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Egg Donor

Dear Prospective Egg Donors


Thank you very much for your interest in our egg donation program.

Please read the following explanation of egg donation in general carefully and make sure you understand it.

What is Egg Donation

Egg donation is when a fertile young woman donates her eggs for others to use in order to create embryos. Egg donation builds families. It helps those who are unable to become parents on their own. Being an egg donor is a selfless act that makes dreams of parenthood come true for intended parents. Egg Donation means making a commitment to be part of something that will positively and meaningfully impact the lives of others. As you embark on the process, it's essential to understand that being an egg donor means being "all in"—emotionally, mentally, and physically. Egg donors can be of any racial and ethnic background and should be prepared to travel. People choose egg donation for different reasons—some are struggling with infertility, others are same-sex Intended Parent or single individuals. Pacific Miracles’ Intended Parents come from different backgrounds around the world. Our egg donors share this diversity.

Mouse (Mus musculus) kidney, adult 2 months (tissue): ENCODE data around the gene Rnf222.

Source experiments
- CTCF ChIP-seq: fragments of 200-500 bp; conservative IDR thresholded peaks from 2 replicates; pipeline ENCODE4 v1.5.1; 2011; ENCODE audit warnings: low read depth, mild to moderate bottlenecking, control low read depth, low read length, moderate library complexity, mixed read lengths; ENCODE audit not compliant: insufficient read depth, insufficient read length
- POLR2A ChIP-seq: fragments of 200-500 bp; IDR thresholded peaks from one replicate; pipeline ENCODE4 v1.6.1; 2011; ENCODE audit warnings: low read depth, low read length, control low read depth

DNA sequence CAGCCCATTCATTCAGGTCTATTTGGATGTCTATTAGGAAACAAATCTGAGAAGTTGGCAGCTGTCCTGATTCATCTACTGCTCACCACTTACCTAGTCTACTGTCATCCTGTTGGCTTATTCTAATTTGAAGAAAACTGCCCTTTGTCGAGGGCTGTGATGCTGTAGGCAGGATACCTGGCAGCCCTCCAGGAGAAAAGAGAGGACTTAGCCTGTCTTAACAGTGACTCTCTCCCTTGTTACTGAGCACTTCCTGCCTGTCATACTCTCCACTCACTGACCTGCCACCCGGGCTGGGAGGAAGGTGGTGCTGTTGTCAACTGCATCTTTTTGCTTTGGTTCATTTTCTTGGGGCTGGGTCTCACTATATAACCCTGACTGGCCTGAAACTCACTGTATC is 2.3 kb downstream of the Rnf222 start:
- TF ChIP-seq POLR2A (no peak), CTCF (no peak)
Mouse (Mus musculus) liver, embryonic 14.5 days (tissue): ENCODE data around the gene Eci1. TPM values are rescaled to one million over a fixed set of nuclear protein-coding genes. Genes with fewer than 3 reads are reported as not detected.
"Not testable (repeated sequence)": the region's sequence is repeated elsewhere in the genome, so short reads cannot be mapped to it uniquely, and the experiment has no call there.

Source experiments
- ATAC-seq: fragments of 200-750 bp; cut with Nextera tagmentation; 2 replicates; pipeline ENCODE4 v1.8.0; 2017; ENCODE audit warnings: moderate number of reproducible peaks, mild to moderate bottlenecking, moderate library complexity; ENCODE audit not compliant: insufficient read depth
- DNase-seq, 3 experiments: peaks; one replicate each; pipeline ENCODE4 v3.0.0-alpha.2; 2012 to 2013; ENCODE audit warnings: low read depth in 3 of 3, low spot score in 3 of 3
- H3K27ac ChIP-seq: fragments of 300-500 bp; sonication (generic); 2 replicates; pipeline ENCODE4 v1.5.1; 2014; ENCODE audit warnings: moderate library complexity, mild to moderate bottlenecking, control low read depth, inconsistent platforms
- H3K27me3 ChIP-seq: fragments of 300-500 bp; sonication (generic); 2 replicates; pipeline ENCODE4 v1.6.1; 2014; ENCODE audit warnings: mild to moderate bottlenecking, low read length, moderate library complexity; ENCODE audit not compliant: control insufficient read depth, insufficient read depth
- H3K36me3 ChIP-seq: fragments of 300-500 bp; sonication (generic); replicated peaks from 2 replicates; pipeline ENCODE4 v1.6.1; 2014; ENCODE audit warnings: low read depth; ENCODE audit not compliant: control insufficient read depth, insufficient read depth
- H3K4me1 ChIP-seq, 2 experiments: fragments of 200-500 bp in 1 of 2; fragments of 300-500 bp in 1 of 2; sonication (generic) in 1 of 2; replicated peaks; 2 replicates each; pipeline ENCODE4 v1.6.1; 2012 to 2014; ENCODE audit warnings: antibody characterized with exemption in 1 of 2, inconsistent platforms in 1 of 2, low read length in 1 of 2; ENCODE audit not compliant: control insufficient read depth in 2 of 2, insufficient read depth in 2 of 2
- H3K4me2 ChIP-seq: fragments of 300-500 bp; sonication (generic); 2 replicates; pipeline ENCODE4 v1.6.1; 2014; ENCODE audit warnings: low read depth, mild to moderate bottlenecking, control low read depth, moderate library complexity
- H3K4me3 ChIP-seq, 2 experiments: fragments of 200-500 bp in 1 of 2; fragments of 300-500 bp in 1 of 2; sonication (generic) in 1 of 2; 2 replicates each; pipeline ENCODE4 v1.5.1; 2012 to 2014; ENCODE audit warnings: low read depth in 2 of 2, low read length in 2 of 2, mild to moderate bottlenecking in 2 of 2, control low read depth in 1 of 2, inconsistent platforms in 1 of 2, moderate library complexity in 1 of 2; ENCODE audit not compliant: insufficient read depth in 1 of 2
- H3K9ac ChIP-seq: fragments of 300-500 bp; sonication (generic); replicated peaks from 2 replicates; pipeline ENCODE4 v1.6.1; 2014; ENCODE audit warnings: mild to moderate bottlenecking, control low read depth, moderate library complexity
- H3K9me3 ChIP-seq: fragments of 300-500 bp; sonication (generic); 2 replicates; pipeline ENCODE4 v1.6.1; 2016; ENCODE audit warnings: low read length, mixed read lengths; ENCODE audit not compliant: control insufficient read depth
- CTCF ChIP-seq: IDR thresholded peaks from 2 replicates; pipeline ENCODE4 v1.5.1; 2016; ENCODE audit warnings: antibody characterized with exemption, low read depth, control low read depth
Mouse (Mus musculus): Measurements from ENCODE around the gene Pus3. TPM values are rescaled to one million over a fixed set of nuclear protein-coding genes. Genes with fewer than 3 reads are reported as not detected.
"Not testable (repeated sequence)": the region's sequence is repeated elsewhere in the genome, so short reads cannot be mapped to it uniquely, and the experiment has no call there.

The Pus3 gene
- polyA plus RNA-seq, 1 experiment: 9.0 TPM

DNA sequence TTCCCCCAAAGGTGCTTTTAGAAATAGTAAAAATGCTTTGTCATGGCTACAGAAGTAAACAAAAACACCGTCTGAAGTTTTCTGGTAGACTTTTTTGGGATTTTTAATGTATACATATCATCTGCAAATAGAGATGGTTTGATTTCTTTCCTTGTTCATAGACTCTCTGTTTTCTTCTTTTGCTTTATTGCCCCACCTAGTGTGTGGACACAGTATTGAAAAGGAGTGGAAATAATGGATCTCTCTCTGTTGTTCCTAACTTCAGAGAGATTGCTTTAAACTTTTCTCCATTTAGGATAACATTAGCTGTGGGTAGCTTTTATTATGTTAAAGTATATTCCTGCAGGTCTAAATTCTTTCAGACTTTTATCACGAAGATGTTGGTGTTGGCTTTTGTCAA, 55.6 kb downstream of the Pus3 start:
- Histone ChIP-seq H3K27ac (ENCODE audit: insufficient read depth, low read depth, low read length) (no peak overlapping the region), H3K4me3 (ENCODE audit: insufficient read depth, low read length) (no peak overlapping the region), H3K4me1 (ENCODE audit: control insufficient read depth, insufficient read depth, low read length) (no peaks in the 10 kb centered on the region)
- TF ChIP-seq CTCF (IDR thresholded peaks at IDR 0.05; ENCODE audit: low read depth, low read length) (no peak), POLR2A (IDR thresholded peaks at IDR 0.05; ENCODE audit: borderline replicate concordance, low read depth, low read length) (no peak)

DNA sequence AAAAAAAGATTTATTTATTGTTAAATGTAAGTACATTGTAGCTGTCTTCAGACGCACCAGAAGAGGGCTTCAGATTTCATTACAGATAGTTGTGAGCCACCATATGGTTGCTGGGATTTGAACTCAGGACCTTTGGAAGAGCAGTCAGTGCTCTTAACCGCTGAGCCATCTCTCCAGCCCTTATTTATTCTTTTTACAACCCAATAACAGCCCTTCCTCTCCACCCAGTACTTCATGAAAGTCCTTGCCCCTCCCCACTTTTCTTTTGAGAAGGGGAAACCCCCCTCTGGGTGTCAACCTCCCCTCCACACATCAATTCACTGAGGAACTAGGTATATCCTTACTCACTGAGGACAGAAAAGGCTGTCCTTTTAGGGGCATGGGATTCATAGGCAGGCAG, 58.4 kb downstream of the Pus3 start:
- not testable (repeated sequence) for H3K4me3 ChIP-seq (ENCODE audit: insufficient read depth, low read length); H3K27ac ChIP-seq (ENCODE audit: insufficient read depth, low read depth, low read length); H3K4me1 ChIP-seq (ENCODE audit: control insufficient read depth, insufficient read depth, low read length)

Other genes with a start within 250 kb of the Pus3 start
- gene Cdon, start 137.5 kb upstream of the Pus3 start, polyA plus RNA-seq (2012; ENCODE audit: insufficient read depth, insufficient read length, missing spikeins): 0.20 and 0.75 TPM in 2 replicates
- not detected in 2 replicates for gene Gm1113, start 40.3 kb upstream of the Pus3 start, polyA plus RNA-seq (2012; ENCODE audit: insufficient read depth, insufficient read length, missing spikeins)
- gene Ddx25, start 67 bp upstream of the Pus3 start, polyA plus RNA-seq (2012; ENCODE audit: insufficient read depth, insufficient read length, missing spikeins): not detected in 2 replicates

If you're thinking about becoming an egg donor, it's important to educate yourself about:

• Egg donor requirements
• Egg donation process
• Egg donation benefits

 Become a Donor: Apply Today! 

 About Pacific Miracles, Inc.

Pacific Miracles, Inc. is dedicated to helping Intended Parent with infertility or conditions that lead to infertility. We coordinate egg donors or surrogate mothers to carry a child to term on the Intended Parents’ behalf. We are an agency that helps coordinate surrogate mothers to conceive and deliver babies on behalf of these Intended Parents.


The agency also assists the medical professionals, egg donors, and surrogate mothers involved in the process with screening (psychological and physical examinations).